5

Since you shoot RAW. Color-balance has no effect on your photos. If they come out the wrong color, blame the RAW processor or its operator ;) To adjust color-balance of the preview along the Green-Magenta axis go to the camera menu and find the WB Fine-Tuning screen. To adjust it along the Amber-Blue axis, hold the WB button and turn the sub-command dial ...


5

With the flexibility offered by digital image programs such as Photoshop, Lightroom, Aperture, and such, there is no reason to use a colored filter on a digital camera. ND filters and polarizers can obtain effects that aren't possible purely through software, but for adding a color cast to an image there's no reason to purchase or carry around a physical ...


5

I would say that the biggest advantage of using filters on the camera rather than post-processing in the computer is that you can see the result on the site, making any necessary adjustments. The same goes for in-camera double exposure instead of stacking frames in the computer; you can get immediate feedback on the result.


5

For really good colors you will not get around buyng a color reference card and lighting it with the exact same light as in the aquarium, maybe even submerging the reference. Take the photos in RAW and the software that the color reference belongs to will calculate a profile for the shooting situation. This profile can then be applied to the real photos and ...


5

AJ is correct here. What you are seeing is the result of motion blur as both the satellite and the aircraft are in motion relative to the ground (the desired target of the photo). Those pretty pictures you see in Google Earth and elsewhere are the result of red, green, and blue filtered images combined into what is called a "Multispectral" image (MSI), named ...


4

Lets go to the extreme case so that we can think about what the filter does. Lets take an arbitrary image and then try to reconstruct what the image would have been if there was an R72 filter on the camera. These are IR longpass filters. You really can't take what the sensor recorded and backwards from there to try to reconstruct the actual wavelengths ...


4

The easiest way to remember the effect of a filter is this: A filter lightens its own color and darkens the complementary color. Here is a link to a color wheel that illustrates the concept. Colors 180 degrees opposite are the complements. So, from the color wheel, we can learn that a green filter will lighten some foliage (foliage does not read completely ...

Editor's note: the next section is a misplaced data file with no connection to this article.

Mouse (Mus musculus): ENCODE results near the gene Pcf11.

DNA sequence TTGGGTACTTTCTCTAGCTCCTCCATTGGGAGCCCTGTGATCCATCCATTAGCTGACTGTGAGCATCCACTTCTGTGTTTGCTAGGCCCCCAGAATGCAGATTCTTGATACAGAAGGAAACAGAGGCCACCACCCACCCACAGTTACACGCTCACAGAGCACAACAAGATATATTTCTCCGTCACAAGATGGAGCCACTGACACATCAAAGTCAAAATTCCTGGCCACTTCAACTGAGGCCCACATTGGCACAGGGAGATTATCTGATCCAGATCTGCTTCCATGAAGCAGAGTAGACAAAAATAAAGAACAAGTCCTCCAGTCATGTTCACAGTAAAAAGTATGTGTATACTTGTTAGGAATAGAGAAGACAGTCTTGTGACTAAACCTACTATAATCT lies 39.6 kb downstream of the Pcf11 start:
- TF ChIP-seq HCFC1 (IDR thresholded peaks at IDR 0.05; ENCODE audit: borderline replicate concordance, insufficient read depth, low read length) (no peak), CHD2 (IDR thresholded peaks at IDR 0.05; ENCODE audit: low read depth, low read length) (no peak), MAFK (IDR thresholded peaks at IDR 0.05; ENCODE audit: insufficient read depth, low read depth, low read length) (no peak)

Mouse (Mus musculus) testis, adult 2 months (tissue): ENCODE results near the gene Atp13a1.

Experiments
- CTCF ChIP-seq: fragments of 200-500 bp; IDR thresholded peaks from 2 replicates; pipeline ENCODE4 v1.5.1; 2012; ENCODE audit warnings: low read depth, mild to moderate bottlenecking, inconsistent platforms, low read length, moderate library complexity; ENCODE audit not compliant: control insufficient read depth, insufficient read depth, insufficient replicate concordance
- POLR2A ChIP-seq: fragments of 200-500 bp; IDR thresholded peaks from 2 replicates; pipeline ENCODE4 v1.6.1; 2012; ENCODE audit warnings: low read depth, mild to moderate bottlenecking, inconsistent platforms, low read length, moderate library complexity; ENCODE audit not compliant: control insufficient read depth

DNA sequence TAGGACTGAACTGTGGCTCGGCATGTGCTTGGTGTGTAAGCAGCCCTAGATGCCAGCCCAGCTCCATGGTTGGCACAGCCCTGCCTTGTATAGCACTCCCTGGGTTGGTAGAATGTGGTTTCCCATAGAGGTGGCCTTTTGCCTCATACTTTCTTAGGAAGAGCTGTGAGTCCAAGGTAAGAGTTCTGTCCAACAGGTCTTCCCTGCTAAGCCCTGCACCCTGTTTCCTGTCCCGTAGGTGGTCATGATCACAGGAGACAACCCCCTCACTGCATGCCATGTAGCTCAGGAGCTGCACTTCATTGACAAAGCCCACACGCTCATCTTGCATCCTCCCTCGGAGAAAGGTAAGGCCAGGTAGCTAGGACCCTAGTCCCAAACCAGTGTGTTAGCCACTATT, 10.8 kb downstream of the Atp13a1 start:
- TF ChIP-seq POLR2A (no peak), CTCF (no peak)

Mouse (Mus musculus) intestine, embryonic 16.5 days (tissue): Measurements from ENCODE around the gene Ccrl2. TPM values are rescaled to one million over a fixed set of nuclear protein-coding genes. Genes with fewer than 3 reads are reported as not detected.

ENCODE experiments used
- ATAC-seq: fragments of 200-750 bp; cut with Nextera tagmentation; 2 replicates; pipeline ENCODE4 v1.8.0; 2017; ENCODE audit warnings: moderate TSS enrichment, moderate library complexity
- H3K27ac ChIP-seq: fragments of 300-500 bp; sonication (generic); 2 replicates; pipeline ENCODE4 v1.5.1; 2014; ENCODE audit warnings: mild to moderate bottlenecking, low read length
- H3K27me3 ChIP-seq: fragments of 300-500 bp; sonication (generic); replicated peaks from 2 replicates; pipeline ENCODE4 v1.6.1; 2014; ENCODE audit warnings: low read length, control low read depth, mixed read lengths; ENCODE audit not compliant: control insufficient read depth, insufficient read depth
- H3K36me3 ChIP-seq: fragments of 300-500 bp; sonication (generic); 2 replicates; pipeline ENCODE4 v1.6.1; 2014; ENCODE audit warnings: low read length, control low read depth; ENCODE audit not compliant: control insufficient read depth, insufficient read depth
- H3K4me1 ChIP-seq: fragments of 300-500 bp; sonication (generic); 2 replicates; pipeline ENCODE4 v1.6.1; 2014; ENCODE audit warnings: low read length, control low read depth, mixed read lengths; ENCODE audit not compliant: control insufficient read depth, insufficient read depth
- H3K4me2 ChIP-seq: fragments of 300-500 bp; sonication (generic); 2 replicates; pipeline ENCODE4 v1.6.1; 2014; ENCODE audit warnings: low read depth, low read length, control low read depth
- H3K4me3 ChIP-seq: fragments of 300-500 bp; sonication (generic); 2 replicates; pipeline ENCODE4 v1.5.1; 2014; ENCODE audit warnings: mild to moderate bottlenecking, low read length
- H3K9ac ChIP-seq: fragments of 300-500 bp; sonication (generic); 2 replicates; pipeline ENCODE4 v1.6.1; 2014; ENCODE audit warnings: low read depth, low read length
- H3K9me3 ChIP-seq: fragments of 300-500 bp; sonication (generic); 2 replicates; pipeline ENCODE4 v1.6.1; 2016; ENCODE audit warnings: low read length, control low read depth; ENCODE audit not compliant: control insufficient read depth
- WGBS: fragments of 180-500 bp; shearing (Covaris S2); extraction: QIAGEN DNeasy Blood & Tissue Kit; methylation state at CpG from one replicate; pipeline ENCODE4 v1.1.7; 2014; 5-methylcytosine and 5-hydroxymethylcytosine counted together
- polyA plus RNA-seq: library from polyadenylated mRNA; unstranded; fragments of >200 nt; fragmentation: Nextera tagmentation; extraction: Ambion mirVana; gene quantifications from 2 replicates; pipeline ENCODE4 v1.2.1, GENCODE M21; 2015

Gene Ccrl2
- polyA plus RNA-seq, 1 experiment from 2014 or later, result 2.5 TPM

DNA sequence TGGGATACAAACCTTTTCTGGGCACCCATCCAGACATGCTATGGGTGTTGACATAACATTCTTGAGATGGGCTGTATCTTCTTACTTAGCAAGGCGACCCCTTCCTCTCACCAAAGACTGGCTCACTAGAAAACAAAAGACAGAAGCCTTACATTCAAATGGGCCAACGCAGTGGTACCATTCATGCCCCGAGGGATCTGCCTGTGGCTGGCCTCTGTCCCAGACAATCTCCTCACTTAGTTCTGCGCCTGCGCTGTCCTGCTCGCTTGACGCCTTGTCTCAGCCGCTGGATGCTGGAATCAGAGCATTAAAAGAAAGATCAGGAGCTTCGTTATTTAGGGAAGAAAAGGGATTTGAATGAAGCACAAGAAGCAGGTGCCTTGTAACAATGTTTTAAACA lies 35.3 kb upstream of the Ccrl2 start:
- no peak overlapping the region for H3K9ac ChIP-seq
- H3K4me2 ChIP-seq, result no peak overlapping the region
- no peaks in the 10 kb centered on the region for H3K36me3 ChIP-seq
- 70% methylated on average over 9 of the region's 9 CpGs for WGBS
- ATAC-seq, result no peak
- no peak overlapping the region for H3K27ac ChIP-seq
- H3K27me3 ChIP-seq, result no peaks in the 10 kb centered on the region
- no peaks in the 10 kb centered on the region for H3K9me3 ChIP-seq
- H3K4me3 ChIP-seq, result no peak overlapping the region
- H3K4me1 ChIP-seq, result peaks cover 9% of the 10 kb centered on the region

4

Karel's sample shot has a strong greenish color cast because every "pixel" is processed without weighting, which therefor gives green twice the effect as red and blue. The result is an image processed from minimally amplified pixels, where as normally red and blue channels would be amplified by a factor greater than one to compensate for the greater number ...


4

Your hunch is right: colour cast filters aren't very much use on digital. Many people have a fondness for them from their days using film, but nowadays it's very easy to apply the same effects either by using a warmer white balance setting (e.g. select cloudy on a sunny day - any DSLR will let you do this) or in post-processing (using anything from ...


4

This technique is called "selective desaturation", and you can do it using many techniques. The following guide is for The Gimp, an opensource & free editor for Linux, Mac, and Windows machines: http://www.gimp.org/tutorials/Selective_Color/ You added a "photoshopt" tag, so if you're using that editor in particular this guide might be more of a help ...


4

The camera sensor has a different response to light as compared to the human eye. And as the light over the acquarium has a different spectral composition from daylight, the sensor gets confused. It and the camera try to compensate, change the recorded colour balance as if daylight were falling on it, which of course leads to a distorted colour balance on ...


3

Fluorescent filters are for "converting" fluorescent light to closer to daylight (FL-D) or tungsten (FL-W). Generally speaking, with a digital camera there's not much need for a FL-* filter since you can accomplish the same thing (and more) with your camera's white balance setting. Shooting with film you would want an FL-* or some kind of magenta filter, ...


3

As others have said, ignore color balance on camera, since you shoot RAW. Instead, be sure to shoot a white balance reference at each location. Then, you can use the reference within your photo processing software to easily adjust white balance. I posted a note on my photoblog with instructions on how to do this in Lightroom.


3

If you remove the color filter array then (theoretically) you'll have a B&W DSLR. Removing the filter is quite complicated, there are a few companies offering DSLR B&W conversion like maxmax. Check their webpage they have quite good sample photos.